For Canada’s Sesquicentennial celebration, Ottawa’s 8th annual Music and Beyond Festival boasts a star-studded slate including Sarah Chang, Measha Brueggergosman, and Garrick Ohlsson, among other local and international favourites. From July 4 to 17, festivalgoers will enjoy a truly multi-disciplinary menu of classical music with artistic collaborations that include dance, visual art, poetry, comedy – even yoga for those who are feeling more adventurous.
Of the 75 concerts and events scheduled, one of the most anticipated guests is surely the Kronos Quartet, who will perform at Dominion-Chalmers United Church on July 5. For over forty years, the string quartet has been at the forefront of the contemporary music scene and a significant part of their work has been commissioning, performing, and recording new works to expand the string quartet repertory.
“When I was 14 years old, I had this realization that all of the string quartet music that I had played up until that point was written by four guys that lived in one city: Vienna, Austria. They were Haydn, Mozart, Beethoven, and Schubert,” says Kronos founder and artistic director David Harrington. “They were all white, all of the same religion, and probably all spoke German. I had this realization that there are a lot of other cities in the world; there are a lot of other cultures, languages, and religions. That’s when I embarked on a personal exploration of music from other places than Vienna, or even Europe.
“There’s a sense of wanting to bring elements into our work that maybe haven’t been there before, haven’t been thought of, have been marginalized for all kinds of reasons,” continues Harrington. “For me, one of the great things about being able to be a musician is having contact with ideas and sounds that I’ve never had the chance to experience before.”
The Kronos Quartet has stayed true to that original vision over the decades and through several personnel rotations – the current configuration is David Harrington (violin), John Sherba (violin), Hank Dutt (viola), and Sunny Yang (cello). Their current undertaking, Fifty for the Future: The Kronos Learning Repertoire, combines their insatiable thirst for new sounds with larger pedagogical aims.
“We began to find that other string quartet groups around the world had little or no access to the music that Kronos plays,” says Harrington. “We decided we’re going to solve this problem.”
Sponsored in large part by Carnegie Hall for its 125th anniversary, Fifty for the Future is a five-year legacy project to commission fifty new works from fifty different composers from around the world. The scores of the works are available online along with a recording realized by the quartet. There are also instructional videos: “In most cases you can listen to the composer talking about her music or his music, and in some cases, giving background information or tips on how to play the various kinds of techniques,” says Harrington. So far, 15 have been published.
“The members of Kronos are responsible for each of our parts and making them readily playable by other musicians,” Harrington explains. “We’ve come to appreciate how much is involved in that kind of work.”
Of the 50 composers involved in the project, 25 are men and 25 are women, and two – Nicole Lizée and Tanya Tagaq – hail from Canada. “Nicole and Tanya, in my opinion, are two of the most vivid, wonderful, thrilling composers and musicians I know of.”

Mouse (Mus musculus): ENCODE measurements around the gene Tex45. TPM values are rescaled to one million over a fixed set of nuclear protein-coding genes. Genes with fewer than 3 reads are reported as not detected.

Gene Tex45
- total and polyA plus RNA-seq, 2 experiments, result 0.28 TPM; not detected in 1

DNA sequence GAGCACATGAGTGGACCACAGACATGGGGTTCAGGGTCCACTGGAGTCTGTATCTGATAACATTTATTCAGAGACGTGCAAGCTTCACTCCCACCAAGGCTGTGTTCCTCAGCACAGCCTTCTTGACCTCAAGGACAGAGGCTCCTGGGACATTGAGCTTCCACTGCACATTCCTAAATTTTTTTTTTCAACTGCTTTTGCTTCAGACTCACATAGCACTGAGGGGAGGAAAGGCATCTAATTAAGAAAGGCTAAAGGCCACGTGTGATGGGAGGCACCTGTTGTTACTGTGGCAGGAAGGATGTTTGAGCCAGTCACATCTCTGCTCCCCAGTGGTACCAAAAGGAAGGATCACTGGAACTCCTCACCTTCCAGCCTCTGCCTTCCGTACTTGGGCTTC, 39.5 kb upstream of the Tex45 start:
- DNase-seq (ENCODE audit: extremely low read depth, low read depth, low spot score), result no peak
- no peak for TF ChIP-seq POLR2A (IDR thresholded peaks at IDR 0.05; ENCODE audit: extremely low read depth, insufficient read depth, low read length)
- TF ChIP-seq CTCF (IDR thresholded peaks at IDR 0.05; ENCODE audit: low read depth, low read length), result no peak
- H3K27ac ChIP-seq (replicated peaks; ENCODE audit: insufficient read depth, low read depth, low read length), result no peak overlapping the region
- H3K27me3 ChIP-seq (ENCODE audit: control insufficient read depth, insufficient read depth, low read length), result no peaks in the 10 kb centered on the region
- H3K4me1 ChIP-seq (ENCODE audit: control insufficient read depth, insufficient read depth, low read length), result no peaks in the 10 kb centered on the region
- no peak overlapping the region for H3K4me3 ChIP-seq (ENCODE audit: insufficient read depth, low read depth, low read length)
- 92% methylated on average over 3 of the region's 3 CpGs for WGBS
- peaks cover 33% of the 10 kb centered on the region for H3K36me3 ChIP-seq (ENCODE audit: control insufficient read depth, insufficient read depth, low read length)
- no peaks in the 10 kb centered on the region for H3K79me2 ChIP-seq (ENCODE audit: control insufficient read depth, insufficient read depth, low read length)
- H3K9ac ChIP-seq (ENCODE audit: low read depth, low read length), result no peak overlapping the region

This is not the first time Kronos has worked with either; this past March, the Kronos Quartet along with the Toronto Symphony Orchestra premiered Lizée’s Black Midi, a concerto for quartet and orchestra that explores the overwhelming sonic phenomenon of the same name. Kronos and Tagaq have written pieces, recorded, and toured together: “She’s one of our all-time favourite people and performers.”
At the Music and Beyond Festival concert, attendees will be treated to both Lizée and Tagaq’s contribution to Fifty for the Future. Like many of her other compositions, Lizée’s Another Living Soul is inspired by another medium, in this case the stop-motion film. Among other kinds of extended techniques, the members of the quartet use flexible hollow tubes of varying lengths to create ethereal whirring and whirling. As Harrington explains, their rehearsal and performance process has involved a lot of trial and error.
Arranged for quartet by trombonist and composer Jacob Garchik – “one of our main musical translators” – Tanya Tagaq’s Sivunittinni evokes the Inuit throat singer’s sound world. As Tagaq writes, “Sivunittinni, or ‘the future ones,’ comes from a part of a poem I wrote for my album, and is the perfect title for this piece. My hope is to bring a little bit of the land to future musicians through this piece. There’s a disconnect in the human condition, a disconnect from nature, and it has caused a great deal of social anxiety and fear, as well as a lack of true meaning of health, and a lack of a relationship with what life is, so maybe this piece can be a little bit of a wake-up.”
Other composers on the program for Music and Beyond include Reena Esmail (India-American), Aleksander Kosciów (Polish), and Americans Rhiannon Giddens, Charles Mingus, Pete Townshend (of The Who fame), and Terry Riley.
Harrington has nothing but praise for the Canadian music scene. “Canada has one of the best musical education systems in the world. Other than Finland, there are probably more wonderful composers per capita in Canada than anywhere else that I know of.… It’s a really cool musical place. I always feel good when I visit.”
The Kronos Quartet appears at the Music and Beyond Festival July 5 at 7:30PM, Dominion-Chalmers United Church, Ottawa. For all festival events see listings check out www.musicandbeyond.ca.
For more informaiton about the Kronos Quartet and their Fifty for the Future project, visit www.kronosquartet.org.
For the full interview with Kronos founder David Harrington, click here.